1. In the first place, there are four bills, payable to order, for a hundred thousand crowns, drawn with perfect regularity by an officer otherwise deeply involved in debt; they are payable for the benefit of a woman of the name of Verron, who called herself the widow of a banker. They are presented by her grandson, Du Jonquay, her heir, recently admitted a doctor of laws, although he is ignorant even of orthography. Is this enough? Yes, in an ordinary case it would be so; but if, in this very extraordinary case, there is an extreme probability, that the doctor of laws never did and never could carry the money which he pretends to have delivered in his grandmother’s name; if the grandmother, who maintained herself with difficulty in a garret, by the miserable occupation of pawnbroking, never could have been in the possession of the hundred thousand crowns; if, in short, the grandson and his mother have spontaneously confessed, and attested the written confession by their actual signatures, that they attempted to rob the general, and that he never received more than twelve hundred francs instead of three hundred thousand livres;—in this case, is not the cause sufficiently cleared up? Is not the public sufficiently able to judge from these preliminaries?
2. I appeal to yourself, sir, whether it is probable that the poor widow of a person unknown in society, who is said to have been a petty stock-jobber, and not a banker, could be in possession of so considerable a sum to lend, at an extreme risk, to an officer notoriously in debt? The general, in short, contends, that this jobber, the husband of the woman in question, died insolvent; that even his inventory was never paid for; that this pretended banker was originally a baker’s boy in the household of the duke of Saint-Agnan, the French ambassador in Spain; that he afterwards took up the profession of a broker at Paris; and that he was compelled by M. Héraut, lieutenant of police, to restore certain promissory notes, or bills of exchange, which he had obtained from some young man by extortion;—such the fatality impending over this wretched family from bills of exchange! Should all these statements be proved, do you conceive it at all probable that this family lent a hundred thousand crowns to an involved officer with whom they were upon no terms of friendship or acquaintance?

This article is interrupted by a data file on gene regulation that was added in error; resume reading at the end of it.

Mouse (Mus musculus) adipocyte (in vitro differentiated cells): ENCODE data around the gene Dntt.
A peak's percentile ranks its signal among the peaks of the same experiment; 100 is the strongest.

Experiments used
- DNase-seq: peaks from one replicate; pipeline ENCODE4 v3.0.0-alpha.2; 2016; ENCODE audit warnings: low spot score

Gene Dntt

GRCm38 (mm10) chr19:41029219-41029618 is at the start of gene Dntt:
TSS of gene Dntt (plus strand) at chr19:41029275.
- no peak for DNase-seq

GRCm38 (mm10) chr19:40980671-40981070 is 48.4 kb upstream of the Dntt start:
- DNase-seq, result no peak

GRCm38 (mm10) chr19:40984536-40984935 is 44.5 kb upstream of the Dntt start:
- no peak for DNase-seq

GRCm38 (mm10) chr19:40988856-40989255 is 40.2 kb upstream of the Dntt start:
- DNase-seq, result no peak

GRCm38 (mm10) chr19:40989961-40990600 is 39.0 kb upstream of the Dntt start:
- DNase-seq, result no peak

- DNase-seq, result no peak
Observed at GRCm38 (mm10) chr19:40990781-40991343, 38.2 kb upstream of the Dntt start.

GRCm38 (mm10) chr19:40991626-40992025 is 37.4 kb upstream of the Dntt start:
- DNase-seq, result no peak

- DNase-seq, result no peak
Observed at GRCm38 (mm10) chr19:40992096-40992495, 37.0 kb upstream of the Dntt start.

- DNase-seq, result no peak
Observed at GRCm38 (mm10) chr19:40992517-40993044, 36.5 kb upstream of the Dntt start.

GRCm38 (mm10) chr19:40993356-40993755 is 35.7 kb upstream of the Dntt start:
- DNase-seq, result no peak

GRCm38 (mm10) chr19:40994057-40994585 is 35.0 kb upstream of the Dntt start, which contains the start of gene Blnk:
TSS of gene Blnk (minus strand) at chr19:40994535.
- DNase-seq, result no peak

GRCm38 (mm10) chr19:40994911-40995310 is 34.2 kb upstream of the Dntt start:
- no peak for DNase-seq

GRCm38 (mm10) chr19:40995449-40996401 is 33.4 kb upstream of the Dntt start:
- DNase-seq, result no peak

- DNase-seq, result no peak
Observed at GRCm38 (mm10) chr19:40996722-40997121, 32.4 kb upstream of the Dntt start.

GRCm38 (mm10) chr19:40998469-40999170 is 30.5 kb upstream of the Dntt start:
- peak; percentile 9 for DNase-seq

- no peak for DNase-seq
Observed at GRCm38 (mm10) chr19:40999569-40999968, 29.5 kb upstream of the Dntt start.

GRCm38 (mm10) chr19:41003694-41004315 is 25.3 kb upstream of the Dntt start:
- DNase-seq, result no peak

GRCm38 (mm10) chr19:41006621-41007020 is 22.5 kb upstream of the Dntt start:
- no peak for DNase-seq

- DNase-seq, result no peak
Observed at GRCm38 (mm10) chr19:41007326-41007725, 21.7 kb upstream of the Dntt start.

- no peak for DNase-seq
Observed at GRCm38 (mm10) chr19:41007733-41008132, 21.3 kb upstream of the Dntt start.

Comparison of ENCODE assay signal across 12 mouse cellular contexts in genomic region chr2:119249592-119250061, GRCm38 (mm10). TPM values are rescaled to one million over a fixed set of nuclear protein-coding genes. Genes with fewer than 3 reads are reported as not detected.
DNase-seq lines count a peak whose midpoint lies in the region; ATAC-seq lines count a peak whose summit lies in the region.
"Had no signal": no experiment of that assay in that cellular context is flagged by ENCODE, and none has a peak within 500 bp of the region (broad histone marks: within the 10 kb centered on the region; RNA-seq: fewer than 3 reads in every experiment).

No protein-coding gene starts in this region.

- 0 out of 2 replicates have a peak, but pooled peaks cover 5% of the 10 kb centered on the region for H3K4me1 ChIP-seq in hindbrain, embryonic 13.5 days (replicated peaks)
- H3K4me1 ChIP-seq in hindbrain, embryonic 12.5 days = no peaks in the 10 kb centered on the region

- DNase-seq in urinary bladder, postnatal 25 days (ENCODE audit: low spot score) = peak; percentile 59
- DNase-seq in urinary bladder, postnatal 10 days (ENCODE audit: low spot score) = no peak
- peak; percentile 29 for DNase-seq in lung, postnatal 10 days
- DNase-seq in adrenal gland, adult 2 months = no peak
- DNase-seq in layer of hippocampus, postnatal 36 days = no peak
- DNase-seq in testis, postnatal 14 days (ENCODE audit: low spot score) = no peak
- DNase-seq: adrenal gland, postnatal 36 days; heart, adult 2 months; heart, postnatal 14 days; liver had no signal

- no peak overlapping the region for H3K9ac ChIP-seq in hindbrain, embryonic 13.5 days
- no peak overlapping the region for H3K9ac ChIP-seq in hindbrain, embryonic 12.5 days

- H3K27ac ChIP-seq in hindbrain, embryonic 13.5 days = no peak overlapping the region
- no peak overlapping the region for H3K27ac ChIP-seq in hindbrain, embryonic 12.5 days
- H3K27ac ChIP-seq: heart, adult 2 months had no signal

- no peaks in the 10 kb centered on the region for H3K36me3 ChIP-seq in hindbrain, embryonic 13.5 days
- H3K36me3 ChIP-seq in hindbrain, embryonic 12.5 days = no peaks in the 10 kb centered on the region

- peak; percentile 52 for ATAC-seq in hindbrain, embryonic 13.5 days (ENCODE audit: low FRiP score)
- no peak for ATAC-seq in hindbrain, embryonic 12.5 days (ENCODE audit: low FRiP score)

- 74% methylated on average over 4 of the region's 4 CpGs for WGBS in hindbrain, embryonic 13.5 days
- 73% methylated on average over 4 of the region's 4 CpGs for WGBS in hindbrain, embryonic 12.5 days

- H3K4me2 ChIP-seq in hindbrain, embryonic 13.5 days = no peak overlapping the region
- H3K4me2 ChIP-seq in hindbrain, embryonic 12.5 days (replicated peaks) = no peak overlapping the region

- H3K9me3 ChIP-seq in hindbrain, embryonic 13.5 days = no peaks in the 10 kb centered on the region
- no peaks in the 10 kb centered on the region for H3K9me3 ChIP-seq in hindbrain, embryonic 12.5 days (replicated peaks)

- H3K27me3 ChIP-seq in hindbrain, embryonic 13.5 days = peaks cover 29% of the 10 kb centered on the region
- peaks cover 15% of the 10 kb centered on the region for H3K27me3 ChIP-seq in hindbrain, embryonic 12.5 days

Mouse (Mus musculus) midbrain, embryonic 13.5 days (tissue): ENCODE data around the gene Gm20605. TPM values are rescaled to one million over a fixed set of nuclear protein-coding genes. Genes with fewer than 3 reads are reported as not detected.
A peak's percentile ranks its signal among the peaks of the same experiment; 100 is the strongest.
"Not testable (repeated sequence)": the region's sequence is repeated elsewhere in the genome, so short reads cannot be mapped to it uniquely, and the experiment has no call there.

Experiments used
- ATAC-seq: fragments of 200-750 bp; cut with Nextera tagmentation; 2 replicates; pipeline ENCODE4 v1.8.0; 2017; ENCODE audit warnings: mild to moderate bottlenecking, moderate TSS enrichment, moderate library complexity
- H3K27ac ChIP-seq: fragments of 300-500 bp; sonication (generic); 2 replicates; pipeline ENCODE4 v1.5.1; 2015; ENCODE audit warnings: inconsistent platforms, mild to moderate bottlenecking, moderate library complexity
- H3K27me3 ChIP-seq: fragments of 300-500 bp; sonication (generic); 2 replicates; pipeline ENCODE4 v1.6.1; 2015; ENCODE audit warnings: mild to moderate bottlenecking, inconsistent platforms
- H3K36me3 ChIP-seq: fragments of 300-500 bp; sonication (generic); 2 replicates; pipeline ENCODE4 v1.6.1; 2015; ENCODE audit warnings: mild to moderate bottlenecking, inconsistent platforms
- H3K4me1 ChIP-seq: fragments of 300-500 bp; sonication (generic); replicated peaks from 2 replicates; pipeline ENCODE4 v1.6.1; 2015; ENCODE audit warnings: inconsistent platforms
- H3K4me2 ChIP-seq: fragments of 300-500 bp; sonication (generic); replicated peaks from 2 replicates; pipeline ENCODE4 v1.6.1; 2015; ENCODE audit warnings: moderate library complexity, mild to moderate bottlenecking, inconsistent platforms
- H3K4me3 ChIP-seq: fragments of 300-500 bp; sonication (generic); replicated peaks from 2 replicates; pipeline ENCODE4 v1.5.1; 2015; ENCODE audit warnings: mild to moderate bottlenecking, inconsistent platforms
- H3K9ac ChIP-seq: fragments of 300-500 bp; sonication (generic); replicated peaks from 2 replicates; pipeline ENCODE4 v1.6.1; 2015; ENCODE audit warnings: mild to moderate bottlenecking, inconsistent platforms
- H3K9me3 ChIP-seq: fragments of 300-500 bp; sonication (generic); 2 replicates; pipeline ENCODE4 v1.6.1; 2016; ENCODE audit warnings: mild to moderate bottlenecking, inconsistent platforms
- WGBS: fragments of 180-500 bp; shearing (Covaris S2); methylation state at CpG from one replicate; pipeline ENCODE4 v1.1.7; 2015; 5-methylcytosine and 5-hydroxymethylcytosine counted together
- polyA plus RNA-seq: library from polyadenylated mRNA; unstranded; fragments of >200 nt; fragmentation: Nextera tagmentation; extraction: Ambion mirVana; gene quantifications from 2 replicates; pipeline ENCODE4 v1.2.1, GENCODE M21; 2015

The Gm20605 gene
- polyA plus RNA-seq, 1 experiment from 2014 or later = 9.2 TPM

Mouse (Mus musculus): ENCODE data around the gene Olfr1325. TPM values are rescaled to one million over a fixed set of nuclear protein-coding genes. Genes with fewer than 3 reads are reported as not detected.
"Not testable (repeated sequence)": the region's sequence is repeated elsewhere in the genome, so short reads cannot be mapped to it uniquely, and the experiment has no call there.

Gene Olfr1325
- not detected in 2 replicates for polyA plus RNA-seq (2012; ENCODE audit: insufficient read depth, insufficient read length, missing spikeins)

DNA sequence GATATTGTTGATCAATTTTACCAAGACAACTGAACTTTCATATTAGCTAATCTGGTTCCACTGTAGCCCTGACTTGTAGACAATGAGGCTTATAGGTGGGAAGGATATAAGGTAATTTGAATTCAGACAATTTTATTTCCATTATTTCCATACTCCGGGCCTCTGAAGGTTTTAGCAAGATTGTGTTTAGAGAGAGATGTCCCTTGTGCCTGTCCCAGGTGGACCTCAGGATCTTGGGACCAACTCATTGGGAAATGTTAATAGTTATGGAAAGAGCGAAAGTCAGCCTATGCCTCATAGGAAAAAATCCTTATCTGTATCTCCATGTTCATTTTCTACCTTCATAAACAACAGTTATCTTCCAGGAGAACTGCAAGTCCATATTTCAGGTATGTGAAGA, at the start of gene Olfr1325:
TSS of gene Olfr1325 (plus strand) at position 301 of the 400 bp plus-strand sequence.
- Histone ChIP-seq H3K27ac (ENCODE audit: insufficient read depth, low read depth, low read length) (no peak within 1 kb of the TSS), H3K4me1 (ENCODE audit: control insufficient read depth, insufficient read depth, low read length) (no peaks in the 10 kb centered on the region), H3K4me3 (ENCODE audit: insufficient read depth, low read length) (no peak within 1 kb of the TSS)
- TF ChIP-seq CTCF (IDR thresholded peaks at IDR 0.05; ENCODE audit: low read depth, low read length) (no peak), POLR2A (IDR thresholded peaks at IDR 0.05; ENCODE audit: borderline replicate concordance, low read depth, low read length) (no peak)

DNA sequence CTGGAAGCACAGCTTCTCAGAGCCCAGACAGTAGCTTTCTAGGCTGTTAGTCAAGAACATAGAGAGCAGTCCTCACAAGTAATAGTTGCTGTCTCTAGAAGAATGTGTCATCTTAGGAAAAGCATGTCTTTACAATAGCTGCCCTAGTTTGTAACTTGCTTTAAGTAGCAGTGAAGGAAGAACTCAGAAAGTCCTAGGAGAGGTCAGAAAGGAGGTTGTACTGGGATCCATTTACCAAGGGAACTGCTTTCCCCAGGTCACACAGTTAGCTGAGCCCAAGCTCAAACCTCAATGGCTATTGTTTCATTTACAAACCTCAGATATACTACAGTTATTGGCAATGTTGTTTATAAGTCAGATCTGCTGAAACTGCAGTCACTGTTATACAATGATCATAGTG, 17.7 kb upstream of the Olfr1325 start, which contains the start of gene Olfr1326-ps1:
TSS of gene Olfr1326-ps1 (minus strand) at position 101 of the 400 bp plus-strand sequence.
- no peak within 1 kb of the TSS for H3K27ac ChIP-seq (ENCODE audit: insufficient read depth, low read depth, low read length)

3. Do you consider it probable, that the jobber’s grandson, the doctor of laws, should have gone on foot no less than five leagues, have made twenty-six journeys, have mounted and descended three thousand steps, all in the space of five hours, without any stopping, to carry “secretly” twelve thousand four hundred and twenty-five louis d’or to a man, to whom, on the following day, he publicly gives twelve hundred francs? Does not such an account appear to be invented with an utter deficiency of ingenuity, and even of common sense? Do those who believe it appear to be sages? What can you think, then, of those who solemnly affirm it without believing it?
4. Is it probable, that young Du Jonquay, the doctor of laws, and his own mother, should have made and signed a declaration, upon oath, before a superior judge, that this whole account was false, that they had never carried the gold, and that they were confessed rogues, if in fact they had not been such, and if grief and remorse had not extorted this confession of their crime? And when they afterwards say, that they had made this confession before the commissary, only because they had previously been assaulted and beaten at the house of a proctor, would such an excuse be deemed by you reasonable or absurd?